Easy Appetite food deliveries cover select restaurants in Victoria Island, Yaba axis Lagos with huge concentration in the University of Lagos. And perhaps you are wondering why, here’s what Deji had to say, “Unilag was our first target since our office is based in Yaba”. More so he being an alumnus of the institution helped to procure the right connections to make breaking in and even look pretty. “Now Easy Appetite has exclusive rights and partnership with the major restaurants in the campus but hope to expand to other schools and areas gradually by biting what they can chew one chunk at a time” he said.

It’s being quite a ride for Deji who has a degree in Electrical Engineering from the University of Lagos and thinks he’s really smart. He believes there are so many things people can do were they to put their mind to it. Getting the idea of his food startup from a podcast of another food related startup his sister brought back from the UK, he believed it was workable.

After listening to the podcast I called up a friend Nubi Kayode who also thought it could work, then I found Sope and Kunle a designer and programmer and the team was formed. So Nubi and I handled the offline while Sope and Kunle set up and managed the online. Nubi and I went around Victoria Island looking for restaurants even though we weren’t well vested in marketing at that point in time. It was really difficult and looking back now I knew I was pretty boring to some of the restaurant managers because I kept pushing on the technology aspect and other things which are the same mistakes a lot of startups make. The value for the client or the customer should be the selling point and focus. If you have the best app but can’t market it, it’s useless, but if you have the worst app but can market it well, you make money.

“Though we were novices, a few restaurants still gave us the chance; Tetrazzini, Imperial Chinese and WangTang Fusion and we remain grateful. The idea came when it did, it really just made sense; it didn’t look like it was going to be hard. I was a little bit naive; I thought most of it was going to be easy because I had never really done business before, now I know better.” Deji says.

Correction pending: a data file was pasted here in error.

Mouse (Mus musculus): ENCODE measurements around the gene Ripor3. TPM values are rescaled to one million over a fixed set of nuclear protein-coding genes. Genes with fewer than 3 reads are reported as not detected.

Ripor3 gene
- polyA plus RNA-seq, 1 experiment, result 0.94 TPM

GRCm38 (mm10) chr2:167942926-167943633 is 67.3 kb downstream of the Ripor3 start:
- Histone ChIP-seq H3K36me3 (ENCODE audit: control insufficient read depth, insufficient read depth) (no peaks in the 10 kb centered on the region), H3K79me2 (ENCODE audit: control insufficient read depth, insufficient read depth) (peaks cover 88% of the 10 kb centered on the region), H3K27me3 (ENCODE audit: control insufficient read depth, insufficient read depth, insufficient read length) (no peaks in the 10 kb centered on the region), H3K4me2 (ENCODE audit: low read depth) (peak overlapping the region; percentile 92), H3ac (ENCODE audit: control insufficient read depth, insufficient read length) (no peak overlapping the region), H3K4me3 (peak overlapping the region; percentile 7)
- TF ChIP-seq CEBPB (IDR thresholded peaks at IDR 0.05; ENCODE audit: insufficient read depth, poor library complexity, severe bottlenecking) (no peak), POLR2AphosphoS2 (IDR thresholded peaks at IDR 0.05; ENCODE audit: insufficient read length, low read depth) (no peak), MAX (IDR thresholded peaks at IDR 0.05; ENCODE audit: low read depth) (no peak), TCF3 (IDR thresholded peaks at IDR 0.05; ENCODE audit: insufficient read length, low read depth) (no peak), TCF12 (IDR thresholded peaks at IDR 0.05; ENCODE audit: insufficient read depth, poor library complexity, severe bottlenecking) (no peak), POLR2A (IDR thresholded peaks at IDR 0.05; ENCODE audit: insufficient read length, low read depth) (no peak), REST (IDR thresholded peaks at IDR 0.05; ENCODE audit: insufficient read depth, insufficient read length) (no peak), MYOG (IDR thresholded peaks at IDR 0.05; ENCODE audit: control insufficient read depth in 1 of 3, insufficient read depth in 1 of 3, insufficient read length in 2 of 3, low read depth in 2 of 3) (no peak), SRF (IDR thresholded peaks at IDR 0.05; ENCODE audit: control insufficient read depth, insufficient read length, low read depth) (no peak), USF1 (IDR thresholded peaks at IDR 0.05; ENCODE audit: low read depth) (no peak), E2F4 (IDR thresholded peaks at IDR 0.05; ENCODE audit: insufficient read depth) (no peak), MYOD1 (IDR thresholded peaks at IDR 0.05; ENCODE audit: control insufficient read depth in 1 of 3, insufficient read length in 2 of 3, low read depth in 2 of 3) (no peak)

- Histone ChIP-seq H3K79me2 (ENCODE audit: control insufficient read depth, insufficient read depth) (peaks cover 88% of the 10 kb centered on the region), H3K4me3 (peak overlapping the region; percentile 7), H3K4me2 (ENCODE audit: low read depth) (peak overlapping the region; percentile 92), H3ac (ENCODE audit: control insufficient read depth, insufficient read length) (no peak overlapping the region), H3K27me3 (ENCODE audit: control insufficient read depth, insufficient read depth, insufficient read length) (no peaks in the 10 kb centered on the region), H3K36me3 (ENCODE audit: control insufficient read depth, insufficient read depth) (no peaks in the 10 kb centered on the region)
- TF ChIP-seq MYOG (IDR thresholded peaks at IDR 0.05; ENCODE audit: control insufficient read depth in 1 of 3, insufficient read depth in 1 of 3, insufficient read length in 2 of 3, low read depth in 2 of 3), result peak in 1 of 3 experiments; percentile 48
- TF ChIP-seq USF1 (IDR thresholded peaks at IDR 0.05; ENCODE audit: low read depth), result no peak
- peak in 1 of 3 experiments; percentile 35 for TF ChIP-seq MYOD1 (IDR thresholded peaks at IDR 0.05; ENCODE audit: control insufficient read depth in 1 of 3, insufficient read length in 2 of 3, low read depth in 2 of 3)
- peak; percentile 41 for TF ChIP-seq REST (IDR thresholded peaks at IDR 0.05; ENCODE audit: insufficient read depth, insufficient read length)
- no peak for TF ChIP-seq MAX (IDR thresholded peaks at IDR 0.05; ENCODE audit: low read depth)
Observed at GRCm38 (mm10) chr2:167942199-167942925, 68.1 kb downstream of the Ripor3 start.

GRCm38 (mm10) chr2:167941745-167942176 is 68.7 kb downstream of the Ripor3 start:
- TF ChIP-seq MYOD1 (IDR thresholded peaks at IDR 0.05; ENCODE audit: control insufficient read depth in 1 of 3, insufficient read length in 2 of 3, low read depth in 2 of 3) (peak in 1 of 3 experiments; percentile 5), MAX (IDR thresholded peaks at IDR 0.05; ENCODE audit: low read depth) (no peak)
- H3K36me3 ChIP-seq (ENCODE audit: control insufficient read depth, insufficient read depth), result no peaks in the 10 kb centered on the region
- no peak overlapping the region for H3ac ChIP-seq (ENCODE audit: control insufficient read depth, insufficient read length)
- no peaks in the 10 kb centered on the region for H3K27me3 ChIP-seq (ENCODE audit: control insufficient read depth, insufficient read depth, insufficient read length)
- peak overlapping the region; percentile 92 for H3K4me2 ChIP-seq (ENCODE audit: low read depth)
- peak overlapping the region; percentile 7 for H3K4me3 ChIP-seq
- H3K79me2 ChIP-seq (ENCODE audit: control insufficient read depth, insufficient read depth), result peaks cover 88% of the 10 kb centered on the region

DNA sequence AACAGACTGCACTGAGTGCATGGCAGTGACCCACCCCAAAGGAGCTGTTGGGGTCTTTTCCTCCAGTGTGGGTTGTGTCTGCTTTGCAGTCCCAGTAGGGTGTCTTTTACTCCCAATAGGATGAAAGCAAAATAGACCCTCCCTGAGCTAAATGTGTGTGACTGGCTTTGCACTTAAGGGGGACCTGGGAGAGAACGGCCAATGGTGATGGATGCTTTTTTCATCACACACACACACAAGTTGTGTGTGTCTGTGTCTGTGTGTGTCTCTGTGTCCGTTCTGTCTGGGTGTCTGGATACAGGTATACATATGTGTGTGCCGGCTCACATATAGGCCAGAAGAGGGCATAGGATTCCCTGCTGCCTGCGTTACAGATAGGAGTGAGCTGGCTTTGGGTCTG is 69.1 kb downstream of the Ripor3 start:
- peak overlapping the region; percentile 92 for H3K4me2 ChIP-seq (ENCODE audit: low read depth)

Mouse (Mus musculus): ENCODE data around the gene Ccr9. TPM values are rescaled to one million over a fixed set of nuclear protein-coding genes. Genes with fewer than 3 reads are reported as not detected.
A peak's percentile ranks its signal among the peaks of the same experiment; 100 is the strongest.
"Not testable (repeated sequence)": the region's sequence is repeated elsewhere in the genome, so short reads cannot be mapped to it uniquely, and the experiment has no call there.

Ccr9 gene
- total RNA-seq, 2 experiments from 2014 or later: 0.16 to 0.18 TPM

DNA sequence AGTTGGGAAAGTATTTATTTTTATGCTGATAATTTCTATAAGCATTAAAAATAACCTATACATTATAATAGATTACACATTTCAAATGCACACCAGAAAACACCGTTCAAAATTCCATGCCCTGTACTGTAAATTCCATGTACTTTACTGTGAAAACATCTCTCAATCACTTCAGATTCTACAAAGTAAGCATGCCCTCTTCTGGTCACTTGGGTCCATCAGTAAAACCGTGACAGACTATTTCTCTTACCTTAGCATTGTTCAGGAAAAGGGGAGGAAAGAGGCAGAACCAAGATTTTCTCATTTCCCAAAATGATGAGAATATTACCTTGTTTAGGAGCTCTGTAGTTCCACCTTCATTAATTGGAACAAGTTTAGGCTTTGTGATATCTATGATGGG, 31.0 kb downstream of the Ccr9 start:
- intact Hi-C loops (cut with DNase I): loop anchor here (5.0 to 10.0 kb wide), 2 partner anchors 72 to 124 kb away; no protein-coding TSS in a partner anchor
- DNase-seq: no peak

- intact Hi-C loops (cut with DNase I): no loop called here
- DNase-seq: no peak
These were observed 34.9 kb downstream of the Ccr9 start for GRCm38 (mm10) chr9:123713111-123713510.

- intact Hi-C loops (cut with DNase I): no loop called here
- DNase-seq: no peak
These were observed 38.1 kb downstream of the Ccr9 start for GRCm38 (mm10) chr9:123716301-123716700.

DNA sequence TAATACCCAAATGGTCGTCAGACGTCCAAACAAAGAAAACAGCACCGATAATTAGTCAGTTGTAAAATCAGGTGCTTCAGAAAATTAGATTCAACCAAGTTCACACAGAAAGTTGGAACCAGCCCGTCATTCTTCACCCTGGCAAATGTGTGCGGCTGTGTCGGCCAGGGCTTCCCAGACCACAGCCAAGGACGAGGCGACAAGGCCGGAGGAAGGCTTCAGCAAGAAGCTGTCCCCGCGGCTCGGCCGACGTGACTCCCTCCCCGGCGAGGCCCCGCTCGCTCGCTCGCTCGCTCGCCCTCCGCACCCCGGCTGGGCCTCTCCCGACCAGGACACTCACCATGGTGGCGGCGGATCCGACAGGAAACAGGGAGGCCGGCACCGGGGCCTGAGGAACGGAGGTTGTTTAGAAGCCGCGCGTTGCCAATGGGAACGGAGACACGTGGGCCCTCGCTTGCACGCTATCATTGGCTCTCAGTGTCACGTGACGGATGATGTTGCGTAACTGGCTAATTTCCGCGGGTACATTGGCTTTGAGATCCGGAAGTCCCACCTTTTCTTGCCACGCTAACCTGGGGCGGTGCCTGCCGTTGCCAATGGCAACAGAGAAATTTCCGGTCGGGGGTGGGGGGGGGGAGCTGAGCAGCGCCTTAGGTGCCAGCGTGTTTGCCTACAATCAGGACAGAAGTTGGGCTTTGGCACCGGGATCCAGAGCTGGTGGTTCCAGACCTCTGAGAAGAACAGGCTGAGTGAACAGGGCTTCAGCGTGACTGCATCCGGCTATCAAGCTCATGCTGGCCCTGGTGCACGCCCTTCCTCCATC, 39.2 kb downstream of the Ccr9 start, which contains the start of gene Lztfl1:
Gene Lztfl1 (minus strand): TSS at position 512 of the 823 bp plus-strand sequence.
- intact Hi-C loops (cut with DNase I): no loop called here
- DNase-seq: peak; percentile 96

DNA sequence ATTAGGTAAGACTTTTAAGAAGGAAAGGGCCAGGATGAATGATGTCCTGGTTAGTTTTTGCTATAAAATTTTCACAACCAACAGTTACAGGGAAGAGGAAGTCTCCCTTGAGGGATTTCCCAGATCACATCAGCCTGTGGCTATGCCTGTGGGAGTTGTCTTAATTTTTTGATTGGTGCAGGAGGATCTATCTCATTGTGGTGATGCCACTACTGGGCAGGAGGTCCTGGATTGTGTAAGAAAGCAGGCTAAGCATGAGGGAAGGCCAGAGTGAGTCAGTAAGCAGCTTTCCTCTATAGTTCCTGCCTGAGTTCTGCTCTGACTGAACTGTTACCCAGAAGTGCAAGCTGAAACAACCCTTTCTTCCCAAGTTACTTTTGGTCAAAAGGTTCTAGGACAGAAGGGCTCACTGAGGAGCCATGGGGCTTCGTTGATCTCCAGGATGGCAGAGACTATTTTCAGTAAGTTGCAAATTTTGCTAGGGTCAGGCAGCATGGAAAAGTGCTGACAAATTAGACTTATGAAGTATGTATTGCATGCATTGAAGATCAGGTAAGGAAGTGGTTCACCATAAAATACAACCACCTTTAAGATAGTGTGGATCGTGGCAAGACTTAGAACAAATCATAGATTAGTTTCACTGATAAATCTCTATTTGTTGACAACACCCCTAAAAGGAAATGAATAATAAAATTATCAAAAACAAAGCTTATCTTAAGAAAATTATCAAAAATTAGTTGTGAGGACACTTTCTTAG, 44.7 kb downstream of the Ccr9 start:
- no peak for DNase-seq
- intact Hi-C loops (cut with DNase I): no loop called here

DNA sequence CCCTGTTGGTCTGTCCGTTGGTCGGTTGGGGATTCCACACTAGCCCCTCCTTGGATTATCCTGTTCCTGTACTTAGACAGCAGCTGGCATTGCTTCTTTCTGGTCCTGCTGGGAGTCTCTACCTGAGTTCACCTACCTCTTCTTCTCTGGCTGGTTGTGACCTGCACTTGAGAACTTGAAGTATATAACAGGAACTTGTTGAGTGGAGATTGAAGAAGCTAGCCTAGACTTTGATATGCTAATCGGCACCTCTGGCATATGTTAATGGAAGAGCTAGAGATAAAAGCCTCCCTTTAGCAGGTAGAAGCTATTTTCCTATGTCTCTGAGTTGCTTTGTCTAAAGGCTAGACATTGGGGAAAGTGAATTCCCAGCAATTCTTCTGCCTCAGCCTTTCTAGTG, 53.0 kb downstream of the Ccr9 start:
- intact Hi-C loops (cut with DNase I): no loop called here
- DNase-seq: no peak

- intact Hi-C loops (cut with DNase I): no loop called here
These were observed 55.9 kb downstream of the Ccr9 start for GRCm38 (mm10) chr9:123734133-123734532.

Deji stressed that he always tries to prove he can ‘do’ and owes his steadfastness and drive to his dad who likes to shoot him in the foot first as motivation. “Once my dad told me he got a scholarship, and that I had to get mine before i could converse with him, and believe you me I did get mine” Deji says smiling.


After all is hacked and pitched at Startup Weekend Dublin… #SWDub

#SWDub 2014  in one word was a priceless experience for me as an individual and team – OnePlace. Many thanks to all the contributed to our progress and personal development – and too many people did from organizers like @GeneMurphy, Andrea, and Matthew Gonzalez to Mentors like Cristina, Paul Watson, Donal, Jade, and Ed, not forgetting the judges and other participants.

In retrospect  and addition to the 7 takeaways from Day 1 and 5 lessons from Day 2,  here is a compilation of 10 lessons and takeaways from the final pitches and judges comments and final outcomes of 54 hours spent in Google Ireland for the Startup Weekend 2014:

1. It’s all about the Customer – Gary Layden & Co.


2. Tinder for What? Build a solution not a clone/derivative to another solution

3. We want more girls women in tech

4. Journey >> destination:  Best Pitch by Insurify’s @Tracy_Keogh

5. Show proof – Customer Feedback, Opt-ins, Sign Ups.  

6. B2B = Lesser Risk = Faster path to Monetization = Investor Friendly

7. Industry-targeted startup solution win:  @Simplifly ->Travel


8. Live demo in a less than 10 minutes pitch? Don’t Do It.

9. Don’t trade funny for cheesy (like I did in #10)


10. After all is hacked and pitched… Sh*p that Sh*t!

That’s all from #SWDub at least for 2014. Sure looking forward to the next one but till then follow @OnePlaceHQ for updates on how things unfold and I’m at @NubiKay and/or @NubiKayBlog.